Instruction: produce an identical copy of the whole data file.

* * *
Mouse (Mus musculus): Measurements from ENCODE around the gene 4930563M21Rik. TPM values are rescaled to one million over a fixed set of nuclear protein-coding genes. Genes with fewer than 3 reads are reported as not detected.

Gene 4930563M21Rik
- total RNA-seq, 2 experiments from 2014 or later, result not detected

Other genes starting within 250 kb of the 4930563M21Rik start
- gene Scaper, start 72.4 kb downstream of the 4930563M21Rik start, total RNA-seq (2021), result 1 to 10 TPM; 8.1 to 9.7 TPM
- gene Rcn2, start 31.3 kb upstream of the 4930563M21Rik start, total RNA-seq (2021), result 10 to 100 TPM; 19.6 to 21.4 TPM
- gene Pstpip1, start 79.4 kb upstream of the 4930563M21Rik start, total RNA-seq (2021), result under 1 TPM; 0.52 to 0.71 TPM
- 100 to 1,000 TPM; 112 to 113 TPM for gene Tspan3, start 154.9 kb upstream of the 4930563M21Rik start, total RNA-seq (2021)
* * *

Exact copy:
Mouse (Mus musculus): Measurements from ENCODE around the gene 4930563M21Rik. TPM values are rescaled to one million over a fixed set of nuclear protein-coding genes. Genes with fewer than 3 reads are reported as not detected.

Gene 4930563M21Rik
- total RNA-seq, 2 experiments from 2014 or later, result not detected

Other genes starting within 250 kb of the 4930563M21Rik start
- gene Scaper, start 72.4 kb downstream of the 4930563M21Rik start, total RNA-seq (2021), result 1 to 10 TPM; 8.1 to 9.7 TPM
- gene Rcn2, start 31.3 kb upstream of the 4930563M21Rik start, total RNA-seq (2021), result 10 to 100 TPM; 19.6 to 21.4 TPM
- gene Pstpip1, start 79.4 kb upstream of the 4930563M21Rik start, total RNA-seq (2021), result under 1 TPM; 0.52 to 0.71 TPM
- 100 to 1,000 TPM; 112 to 113 TPM for gene Tspan3, start 154.9 kb upstream of the 4930563M21Rik start, total RNA-seq (2021)